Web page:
I used to work in Silicon Valley, and I’m aware of the things that, especially with games, you’re meant to do with people’s attention. You’re trying to capture as much of people’s attention as you can. So that involves things like endless play, or sending them push notifications, or asking them for sign-up information.
And philosophically, I enjoy doing the opposite of all those things, doing all the things that you are not meant to do, which I think has bizarrely had this effect where the game feels really human and just enjoyable. And that really resonates with where we’re at right now in the world and with COVID, and then also we’re trying to figure out, what is tech? What has tech become? I think that really resonates with people, and no ads—well, no monetization. People ask me a lot about these things, and it was like, I was literally just making a game for my partner, and I made some decisions that we would like.
I was so impressed with Josh’s philosophy and how humble and straightforward he is. In this week’s Gossip With Celebitchy podcast, Kaiser and I talked about the fact that the Celebitchy design has not changed in years. Part of that is our “if it ain’t broke don’t fix it” mentality along with the fact that we’re old and stubborn. More than that, I used to work as a usability specialist in the late 90s and early 2000s. There’s a simplicity and ease to early design that is lost in current mobile apps. I’ve almost never seen a website or software redesign that was easier to use and understand. In most cases they’re designed to make us addicted and in many cases frustrated and spending more time there. That’s why Wordle is such a breath of fresh air. It’s so fun to play but it also understands that we have other things to do, and that we will come back every day without being pestered.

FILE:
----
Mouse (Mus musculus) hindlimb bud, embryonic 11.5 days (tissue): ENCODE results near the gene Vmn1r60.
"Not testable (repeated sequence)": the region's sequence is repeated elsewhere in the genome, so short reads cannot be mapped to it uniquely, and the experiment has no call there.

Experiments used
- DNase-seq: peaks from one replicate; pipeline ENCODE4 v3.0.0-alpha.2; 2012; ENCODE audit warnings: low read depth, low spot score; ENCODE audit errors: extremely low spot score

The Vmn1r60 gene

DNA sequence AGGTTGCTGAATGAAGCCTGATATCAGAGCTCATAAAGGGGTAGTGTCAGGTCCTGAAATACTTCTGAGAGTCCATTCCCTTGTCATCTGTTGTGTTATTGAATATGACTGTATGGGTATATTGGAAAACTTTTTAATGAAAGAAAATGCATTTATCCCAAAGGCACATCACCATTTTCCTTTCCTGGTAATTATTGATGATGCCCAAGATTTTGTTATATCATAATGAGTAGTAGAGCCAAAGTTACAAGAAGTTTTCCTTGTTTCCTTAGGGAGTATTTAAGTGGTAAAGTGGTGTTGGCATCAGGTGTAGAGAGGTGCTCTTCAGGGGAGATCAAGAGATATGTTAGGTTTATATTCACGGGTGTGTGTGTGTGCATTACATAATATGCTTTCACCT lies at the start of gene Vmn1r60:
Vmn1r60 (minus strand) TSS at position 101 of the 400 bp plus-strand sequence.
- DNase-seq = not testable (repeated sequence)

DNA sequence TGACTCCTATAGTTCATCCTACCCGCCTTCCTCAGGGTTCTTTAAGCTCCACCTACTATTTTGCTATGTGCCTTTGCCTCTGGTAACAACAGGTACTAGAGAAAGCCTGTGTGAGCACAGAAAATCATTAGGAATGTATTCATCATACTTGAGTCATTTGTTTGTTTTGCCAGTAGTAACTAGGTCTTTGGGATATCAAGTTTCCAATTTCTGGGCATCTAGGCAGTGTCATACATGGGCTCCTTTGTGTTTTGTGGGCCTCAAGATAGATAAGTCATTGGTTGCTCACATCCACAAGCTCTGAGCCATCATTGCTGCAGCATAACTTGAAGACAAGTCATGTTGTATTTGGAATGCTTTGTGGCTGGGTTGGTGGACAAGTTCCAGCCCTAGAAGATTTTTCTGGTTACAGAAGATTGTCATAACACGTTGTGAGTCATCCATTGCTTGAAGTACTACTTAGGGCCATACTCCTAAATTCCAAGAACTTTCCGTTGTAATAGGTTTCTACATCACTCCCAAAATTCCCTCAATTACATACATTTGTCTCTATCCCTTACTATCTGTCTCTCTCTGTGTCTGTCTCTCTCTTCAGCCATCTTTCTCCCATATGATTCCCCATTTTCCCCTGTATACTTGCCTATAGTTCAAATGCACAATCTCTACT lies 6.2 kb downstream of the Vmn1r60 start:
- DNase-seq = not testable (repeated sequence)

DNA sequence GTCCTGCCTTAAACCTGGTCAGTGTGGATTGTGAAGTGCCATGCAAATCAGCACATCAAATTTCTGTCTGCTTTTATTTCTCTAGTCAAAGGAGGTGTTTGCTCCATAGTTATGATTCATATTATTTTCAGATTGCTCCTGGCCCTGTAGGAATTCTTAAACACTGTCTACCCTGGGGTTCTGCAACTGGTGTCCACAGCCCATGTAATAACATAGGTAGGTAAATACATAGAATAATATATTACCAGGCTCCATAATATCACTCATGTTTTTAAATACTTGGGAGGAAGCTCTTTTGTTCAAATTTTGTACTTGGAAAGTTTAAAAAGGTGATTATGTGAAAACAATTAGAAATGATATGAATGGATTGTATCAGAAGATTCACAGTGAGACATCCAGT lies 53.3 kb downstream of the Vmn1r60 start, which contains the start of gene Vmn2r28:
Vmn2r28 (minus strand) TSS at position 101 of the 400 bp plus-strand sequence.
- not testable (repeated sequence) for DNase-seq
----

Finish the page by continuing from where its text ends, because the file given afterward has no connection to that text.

Incidentally, yesterday’s word, knoll, was tough! That’s not a spoiler because it’s not like you can go back and do older puzzles. Josh talked about the word difficulty in this interview. He initially programmed the game with all the five letter words in the English language but soon realized that would be too hard to play and filtered that list down. He doesn’t pick the words, they’re random so that both he and his partner can play, which is sweet. I came away from this really respecting Josh and his process. If he wants to add a paid option, I would gladly subscribe.
Every app is fighting for their life with push notifications and growth hacks, meanwhile wordle is right there having us do our daily pilgrimage to a mobile website
— Alex Rodriguez (@arod_ai) January 21, 2022
A lot of people are getting upset about losing today's Wordle 219 X – which is a small hill to die on https://t.co/6MRLhVoJ4U
— Captain (@CaptainTGC) January 24, 2022
What I am learning from Wordle 219 X is a lot of people have somehow never heard a JFK conspiracy in their lives
— Patch (@Patchworkwords) January 24, 2022
photos credit: Ghen Mar Cuano and Laura Chouette on Unsplash, Mentatdgt on Pexels